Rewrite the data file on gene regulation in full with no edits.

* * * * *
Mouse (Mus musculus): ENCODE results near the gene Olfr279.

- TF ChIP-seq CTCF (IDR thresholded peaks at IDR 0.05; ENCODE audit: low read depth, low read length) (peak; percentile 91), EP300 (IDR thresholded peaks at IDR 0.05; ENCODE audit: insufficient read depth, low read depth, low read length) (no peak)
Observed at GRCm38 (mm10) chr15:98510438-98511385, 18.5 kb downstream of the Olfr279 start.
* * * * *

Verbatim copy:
Mouse (Mus musculus): ENCODE results near the gene Olfr279.

- TF ChIP-seq CTCF (IDR thresholded peaks at IDR 0.05; ENCODE audit: low read depth, low read length) (peak; percentile 91), EP300 (IDR thresholded peaks at IDR 0.05; ENCODE audit: insufficient read depth, low read depth, low read length) (no peak)
Observed at GRCm38 (mm10) chr15:98510438-98511385, 18.5 kb downstream of the Olfr279 start.